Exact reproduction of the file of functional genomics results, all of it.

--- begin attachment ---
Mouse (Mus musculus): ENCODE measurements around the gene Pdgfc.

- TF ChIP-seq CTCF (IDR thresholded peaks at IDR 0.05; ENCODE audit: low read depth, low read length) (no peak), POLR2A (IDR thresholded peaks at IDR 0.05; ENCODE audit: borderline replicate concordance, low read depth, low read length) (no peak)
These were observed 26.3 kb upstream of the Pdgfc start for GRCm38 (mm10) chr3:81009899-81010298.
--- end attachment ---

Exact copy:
Mouse (Mus musculus): ENCODE measurements around the gene Pdgfc.

- TF ChIP-seq CTCF (IDR thresholded peaks at IDR 0.05; ENCODE audit: low read depth, low read length) (no peak), POLR2A (IDR thresholded peaks at IDR 0.05; ENCODE audit: borderline replicate concordance, low read depth, low read length) (no peak)
These were observed 26.3 kb upstream of the Pdgfc start for GRCm38 (mm10) chr3:81009899-81010298.